Clinical Trials Benefit Rare Cancer Patients

Clinical Trials Benefit Rare Cancer Patients

GI Cancer Institute funded clinical trials are focused on bringing real benefit to real people — including immediate benefit for the people who take part.

Since 1991, our trials have helped save and extend lives, and improve the quality of life for people with GI cancers. Among other achievements, our clinical trials have improved life expectancy for people with gastro-intestinal stromal tumour (GIST) by over 500%, and those with select pancreatic cancer types by 30%. Clinical Trials have proven that for people with oesophageal cancer, adding chemotherapy and radiation therapy before surgery significantly improves survival rates; and identified a specific gene likely to respond to a particular type of chemotherapy, which means improving the treatment for bowel cancer.

Sarah McGoram (pictured with husband Tom) has survived far beyond expectations – over twenty years beyond a diagnosis of Gastro-Intestinal Stromal Tumour (GIST) that gave her eighteen months to live.

“The trials gave me access to drugs I wouldn’t otherwise have had access to”, says Sarah.

“And better information. The support from the medical team was invaluable — I was apprehensive at first but they explained clearly the pros and cons. It took a lot of pressure off and gave me a tremendous sense of hope.”

And Tom adds: “The more you engage with a science-based approach to treatment, the more you understand about your own condition and have opportunities to get the drug or treatment you need to help manage it.”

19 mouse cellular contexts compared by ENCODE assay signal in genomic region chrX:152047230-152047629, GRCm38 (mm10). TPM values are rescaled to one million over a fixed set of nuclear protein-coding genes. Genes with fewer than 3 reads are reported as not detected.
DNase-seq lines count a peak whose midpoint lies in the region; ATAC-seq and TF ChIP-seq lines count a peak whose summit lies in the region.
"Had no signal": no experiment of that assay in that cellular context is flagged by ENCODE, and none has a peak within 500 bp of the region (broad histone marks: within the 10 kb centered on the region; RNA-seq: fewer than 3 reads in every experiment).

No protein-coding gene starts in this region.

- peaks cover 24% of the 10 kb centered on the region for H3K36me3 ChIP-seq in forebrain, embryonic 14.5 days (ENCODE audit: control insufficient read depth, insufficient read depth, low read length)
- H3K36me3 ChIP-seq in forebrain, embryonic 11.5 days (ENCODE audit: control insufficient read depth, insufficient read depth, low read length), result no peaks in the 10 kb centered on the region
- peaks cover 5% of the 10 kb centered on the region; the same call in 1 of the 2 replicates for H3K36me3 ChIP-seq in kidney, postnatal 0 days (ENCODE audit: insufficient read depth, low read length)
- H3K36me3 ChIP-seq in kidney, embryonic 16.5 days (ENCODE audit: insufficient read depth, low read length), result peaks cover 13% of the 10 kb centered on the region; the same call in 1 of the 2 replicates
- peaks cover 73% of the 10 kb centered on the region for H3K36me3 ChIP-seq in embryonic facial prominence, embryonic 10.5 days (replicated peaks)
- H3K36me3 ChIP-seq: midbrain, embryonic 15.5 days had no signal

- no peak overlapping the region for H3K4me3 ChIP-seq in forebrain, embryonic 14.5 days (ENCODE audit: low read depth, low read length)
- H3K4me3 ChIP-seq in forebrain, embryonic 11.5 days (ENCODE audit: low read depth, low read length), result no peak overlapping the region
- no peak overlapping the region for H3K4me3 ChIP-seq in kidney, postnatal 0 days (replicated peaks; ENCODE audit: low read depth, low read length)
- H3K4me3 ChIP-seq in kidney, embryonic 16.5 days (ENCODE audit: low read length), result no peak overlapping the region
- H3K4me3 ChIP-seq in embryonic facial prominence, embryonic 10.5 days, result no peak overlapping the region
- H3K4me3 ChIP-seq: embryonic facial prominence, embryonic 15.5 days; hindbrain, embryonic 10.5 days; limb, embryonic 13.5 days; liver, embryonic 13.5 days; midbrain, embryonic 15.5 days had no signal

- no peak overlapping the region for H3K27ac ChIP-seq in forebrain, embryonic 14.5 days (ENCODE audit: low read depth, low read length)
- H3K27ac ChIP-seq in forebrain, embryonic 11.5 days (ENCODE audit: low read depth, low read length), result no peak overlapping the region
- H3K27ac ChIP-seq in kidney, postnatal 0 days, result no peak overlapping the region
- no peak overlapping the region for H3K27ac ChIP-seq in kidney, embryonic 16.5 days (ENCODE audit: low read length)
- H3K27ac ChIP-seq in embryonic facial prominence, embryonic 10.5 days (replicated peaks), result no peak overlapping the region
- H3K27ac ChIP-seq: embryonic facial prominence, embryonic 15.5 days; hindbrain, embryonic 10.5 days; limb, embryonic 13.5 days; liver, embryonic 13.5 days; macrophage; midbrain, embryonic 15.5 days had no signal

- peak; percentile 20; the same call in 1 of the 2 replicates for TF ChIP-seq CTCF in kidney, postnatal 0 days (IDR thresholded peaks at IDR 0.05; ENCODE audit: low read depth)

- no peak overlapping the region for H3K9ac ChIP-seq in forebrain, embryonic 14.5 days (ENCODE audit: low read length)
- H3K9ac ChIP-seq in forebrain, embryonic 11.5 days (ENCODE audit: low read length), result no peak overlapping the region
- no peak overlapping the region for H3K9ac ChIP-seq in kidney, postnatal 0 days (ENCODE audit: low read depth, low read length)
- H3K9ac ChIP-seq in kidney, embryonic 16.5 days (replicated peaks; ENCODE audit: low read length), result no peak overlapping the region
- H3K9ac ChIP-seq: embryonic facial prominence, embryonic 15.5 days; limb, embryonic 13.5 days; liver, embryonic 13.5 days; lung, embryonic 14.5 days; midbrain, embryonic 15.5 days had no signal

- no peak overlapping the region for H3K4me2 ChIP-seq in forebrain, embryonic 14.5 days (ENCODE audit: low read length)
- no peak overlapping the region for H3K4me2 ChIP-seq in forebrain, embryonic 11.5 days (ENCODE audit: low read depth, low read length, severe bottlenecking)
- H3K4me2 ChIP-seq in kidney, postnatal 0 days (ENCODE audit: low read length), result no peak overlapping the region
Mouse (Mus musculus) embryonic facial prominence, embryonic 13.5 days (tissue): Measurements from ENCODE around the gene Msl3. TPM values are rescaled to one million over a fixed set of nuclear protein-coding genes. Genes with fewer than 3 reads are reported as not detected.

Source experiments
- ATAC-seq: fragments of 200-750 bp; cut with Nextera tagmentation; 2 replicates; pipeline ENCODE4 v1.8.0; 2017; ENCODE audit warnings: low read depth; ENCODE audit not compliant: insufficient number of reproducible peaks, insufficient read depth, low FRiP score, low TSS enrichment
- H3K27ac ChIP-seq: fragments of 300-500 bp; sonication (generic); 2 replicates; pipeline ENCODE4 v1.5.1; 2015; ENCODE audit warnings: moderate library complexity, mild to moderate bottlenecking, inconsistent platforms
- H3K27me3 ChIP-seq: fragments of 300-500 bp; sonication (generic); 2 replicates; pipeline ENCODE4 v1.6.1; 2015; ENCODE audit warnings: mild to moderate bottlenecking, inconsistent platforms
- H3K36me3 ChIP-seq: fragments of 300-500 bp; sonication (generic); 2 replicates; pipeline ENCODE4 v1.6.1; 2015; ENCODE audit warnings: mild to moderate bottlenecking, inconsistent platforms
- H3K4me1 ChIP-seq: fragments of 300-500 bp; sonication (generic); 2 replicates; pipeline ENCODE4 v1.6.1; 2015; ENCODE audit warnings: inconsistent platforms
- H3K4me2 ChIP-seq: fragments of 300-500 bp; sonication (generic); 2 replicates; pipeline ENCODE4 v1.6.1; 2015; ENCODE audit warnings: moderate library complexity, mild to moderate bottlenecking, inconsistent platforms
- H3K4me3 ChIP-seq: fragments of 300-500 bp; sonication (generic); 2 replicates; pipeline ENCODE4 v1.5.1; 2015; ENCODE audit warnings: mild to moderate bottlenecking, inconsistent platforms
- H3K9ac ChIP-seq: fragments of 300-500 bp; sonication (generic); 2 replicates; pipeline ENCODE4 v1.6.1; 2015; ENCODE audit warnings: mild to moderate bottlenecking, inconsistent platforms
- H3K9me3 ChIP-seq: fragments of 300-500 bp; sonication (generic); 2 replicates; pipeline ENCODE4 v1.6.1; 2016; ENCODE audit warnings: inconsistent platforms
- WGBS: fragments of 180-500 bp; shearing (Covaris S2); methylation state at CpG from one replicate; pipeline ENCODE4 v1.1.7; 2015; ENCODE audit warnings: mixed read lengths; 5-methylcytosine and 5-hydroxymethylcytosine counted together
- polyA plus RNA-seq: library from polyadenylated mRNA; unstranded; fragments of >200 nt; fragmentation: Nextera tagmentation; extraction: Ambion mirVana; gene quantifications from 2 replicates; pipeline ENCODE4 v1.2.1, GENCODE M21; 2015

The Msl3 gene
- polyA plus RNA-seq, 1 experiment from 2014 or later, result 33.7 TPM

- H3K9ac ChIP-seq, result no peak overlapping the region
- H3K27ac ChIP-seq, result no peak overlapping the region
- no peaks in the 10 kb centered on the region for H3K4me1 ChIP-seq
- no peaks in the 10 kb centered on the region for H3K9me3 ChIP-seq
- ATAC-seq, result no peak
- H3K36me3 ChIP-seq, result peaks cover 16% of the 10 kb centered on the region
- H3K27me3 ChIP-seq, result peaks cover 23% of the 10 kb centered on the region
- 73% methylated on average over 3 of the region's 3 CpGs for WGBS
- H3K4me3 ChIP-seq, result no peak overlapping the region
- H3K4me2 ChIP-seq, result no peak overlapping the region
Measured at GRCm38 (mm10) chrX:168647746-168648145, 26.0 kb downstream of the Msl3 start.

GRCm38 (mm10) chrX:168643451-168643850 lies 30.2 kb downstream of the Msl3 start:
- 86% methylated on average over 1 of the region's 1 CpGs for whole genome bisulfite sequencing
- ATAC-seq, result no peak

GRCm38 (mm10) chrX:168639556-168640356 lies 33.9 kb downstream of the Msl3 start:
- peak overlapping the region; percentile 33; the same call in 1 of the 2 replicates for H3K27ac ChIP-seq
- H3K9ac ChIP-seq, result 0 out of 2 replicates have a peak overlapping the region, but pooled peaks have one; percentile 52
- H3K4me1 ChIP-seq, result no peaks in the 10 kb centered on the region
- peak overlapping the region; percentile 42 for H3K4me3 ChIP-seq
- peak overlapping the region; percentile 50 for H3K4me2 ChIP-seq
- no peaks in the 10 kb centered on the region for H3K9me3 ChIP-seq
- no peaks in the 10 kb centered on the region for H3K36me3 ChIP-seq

Dr Peter Grimison, a medical oncologist who collaborates with the AGITG on several trials, agrees: “Clinical trials are an extremely important way to make medical progress in cancer, particularly for rare cancers which are difficult to treat.

“Making trials available to my patients allows them access to new treatments that could be life-saving, but are otherwise unavailable or unaffordable.”

Even people whose prognosis is very poor can find comfort in being able to help others.

In response to this year’s Senate Inquiry – ‘Funding for Research in to Cancers with Low Survival Rates’, Sarah has been actively lobbying for change – here is an update in her words …

My name is Sarah McGoram.

I’m a 38 year old mum living in Canberra Australia with my husband and our 10 year old son.

When I was 18, I was diagnosed with Gastro Intestinal Stromal Tumor (GIST) and was told by my disease had no cure and I was likely to have about one year left to live. There was no cure in 1996. There is still no known cure 21 years later. GIST is a rare cancer with low survival rates.

For almost 20 years, my doctors and I have been fighting this disease. There have been 250 days in hospital, 40+ blood transfusions, more than 60 CT scans, and 7 major operations. None of these treatments can cure the disease; they’ve simply been a fight against the symptoms while we wait for an effective drug to be developed.